Both modern and traditional practices have their own restrictions in food-seeking activities. Under modern practices, this study found that low purchasing power was a constraint to purchasing sufficient food. Low purchasing power was attributed to low socioeconomic status, such as high involvement in self-employed occupations and low education qualifications among the informants in this study. The contribution of low socioeconomic status on household food insecurity was common, as reported in the past studies [11,12]. Inadequate income leads to low purchasing power, which not only limits food supply, but also the variety of food to fulfil the need of the household members [11]. High demand of the household members, especially among those from a large-size household, worsens the situation, as those in larger households are expected to receive less and lower-quality food when compared to those with a smaller household size [41]. This present study found that some informants were required to travel to a nearby town to purchase food once a month. They claimed that they spent two hours to travel by boat to the nearby town. Along with limited income, high transportation costs increased the burden on the financial status of OA and further depleted their purchasing power [42].
Traditional food-seeking practices of OA were once believed to be a solution to household food insecurity, as their traditional knowledge guided them to search for sufficient food to meet the demands of their household members [43]. However, the destruction imposed on their surrounding environments, due to deforestation and the pollution of water supplies, depleted access to fish in the rivers/lakes, wild edible plants, and animals in the jungle [15,29]. Changes in lifestyle have also motivated a large fraction of OA to abandon their traditional food seeking activities. This has led to a loss of hunting and gathering knowledge from one generation to another. Such a group would become involved in cash economic activities in the nearby town. A similar phenomenon was reported in the Colombian Amazon [44] and Canada [26], due to modernisation and urbanisation.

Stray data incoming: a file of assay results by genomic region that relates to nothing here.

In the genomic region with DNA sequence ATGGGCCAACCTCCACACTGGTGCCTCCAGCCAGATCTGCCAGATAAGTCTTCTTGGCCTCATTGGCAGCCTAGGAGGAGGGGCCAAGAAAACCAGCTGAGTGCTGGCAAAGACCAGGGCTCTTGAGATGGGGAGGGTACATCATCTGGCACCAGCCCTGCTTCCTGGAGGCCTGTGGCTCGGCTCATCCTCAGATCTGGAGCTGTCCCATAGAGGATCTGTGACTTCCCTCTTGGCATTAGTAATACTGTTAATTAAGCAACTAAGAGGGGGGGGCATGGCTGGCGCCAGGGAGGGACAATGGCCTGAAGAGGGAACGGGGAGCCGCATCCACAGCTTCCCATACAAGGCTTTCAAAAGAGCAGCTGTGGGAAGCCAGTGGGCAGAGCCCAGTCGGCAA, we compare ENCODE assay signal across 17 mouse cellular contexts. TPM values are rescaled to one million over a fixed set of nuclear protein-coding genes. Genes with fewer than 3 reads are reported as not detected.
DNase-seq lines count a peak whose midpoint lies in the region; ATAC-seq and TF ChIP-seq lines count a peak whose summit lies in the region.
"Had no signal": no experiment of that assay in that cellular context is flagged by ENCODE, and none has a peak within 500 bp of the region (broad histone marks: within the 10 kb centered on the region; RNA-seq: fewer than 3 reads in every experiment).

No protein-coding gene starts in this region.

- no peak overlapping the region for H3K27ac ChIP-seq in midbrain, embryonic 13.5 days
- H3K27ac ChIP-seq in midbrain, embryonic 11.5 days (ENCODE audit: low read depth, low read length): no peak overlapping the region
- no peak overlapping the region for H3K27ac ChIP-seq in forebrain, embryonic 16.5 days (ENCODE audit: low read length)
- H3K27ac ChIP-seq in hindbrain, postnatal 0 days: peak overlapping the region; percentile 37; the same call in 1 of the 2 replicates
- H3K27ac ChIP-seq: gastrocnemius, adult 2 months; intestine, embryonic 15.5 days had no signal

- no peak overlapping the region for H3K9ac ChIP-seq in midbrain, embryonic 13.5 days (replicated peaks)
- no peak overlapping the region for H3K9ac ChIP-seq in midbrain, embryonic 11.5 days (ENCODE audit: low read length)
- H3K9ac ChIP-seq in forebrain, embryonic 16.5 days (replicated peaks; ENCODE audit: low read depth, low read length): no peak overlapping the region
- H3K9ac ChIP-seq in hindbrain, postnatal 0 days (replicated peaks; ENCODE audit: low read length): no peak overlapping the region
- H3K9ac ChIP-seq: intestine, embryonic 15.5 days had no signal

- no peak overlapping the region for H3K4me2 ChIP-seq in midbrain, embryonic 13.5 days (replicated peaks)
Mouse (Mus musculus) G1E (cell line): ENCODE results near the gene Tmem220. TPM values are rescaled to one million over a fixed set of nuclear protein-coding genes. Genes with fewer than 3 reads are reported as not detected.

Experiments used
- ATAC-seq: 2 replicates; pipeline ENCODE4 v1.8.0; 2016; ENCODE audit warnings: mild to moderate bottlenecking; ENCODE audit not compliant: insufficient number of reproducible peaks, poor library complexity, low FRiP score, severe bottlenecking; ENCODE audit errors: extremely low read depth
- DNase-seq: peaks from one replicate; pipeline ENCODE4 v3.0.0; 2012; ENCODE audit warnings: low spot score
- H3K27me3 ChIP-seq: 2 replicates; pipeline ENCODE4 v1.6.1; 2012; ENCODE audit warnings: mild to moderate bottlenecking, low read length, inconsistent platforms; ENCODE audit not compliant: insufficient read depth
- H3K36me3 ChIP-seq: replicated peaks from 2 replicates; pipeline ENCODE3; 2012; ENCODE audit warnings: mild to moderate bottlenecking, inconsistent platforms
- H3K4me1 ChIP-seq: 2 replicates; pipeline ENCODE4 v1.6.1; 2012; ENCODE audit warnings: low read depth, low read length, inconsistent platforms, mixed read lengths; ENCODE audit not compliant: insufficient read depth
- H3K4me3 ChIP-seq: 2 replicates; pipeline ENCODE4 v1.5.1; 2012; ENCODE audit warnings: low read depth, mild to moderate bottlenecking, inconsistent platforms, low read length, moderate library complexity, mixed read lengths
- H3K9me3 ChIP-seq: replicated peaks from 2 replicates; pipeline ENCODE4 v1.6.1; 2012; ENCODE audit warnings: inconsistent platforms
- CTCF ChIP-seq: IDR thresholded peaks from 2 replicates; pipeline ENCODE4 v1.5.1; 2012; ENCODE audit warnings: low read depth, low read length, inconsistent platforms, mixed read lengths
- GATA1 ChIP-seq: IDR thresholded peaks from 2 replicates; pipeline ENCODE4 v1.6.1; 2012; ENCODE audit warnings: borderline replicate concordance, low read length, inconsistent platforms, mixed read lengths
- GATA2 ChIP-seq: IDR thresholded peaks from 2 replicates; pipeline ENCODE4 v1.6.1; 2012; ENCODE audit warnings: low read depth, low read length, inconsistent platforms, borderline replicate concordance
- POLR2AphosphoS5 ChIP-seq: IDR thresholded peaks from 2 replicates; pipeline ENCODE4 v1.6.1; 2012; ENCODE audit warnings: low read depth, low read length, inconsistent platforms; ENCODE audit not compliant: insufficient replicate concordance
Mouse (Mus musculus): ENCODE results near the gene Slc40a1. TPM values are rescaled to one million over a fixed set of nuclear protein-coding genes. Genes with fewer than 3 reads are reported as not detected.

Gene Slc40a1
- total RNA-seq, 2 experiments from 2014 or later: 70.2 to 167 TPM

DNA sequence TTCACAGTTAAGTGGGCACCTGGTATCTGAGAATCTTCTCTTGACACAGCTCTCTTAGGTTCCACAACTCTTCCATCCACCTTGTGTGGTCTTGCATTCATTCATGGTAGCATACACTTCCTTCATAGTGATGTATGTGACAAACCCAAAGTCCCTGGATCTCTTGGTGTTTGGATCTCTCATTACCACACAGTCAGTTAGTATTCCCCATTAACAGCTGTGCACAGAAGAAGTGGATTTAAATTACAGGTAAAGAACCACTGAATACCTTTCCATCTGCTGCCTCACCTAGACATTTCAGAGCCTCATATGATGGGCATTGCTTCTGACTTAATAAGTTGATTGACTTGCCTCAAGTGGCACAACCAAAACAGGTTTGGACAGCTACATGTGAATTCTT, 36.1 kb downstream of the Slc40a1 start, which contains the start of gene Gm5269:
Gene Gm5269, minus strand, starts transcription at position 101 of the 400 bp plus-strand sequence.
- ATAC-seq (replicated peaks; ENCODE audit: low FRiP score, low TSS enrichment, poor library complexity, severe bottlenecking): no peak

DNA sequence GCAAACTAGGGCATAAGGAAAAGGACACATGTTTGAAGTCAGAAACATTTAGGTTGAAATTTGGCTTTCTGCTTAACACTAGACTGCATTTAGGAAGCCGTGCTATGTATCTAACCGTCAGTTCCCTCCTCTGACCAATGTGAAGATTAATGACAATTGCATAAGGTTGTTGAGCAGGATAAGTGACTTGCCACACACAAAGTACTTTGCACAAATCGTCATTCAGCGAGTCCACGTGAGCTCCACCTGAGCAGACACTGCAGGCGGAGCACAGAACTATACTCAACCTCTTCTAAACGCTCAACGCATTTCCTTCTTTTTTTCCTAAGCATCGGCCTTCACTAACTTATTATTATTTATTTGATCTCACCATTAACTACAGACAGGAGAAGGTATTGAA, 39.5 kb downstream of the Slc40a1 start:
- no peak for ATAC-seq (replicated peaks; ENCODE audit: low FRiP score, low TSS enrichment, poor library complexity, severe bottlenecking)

Another challenge to traditional food-seeking practices has been threats from wild animals on both plantation and food-seeking activities in the OA’s surrounding environment. Low output from agricultural activities and hunting exerted significant pressure on the OA, who relied solely on traditional practices to support the food system of their household members. Such information is deemed to be accurate, as the findings are consistent with those reported by Law et al. [15]. OA are willing to share food with each other during difficult times, as everyone in the village has collective ownership of the available food, be it edible plants, fish, or wild animals [43]. The practice of food sharing was also reported among the aborigines in Canada and Australia [40]. Turning to the present study, under normal circumstances, food sharing can help to relieve the burden of food insecure households; however, under abnormal circumstances of food insecurity, sharing of food would burden both households.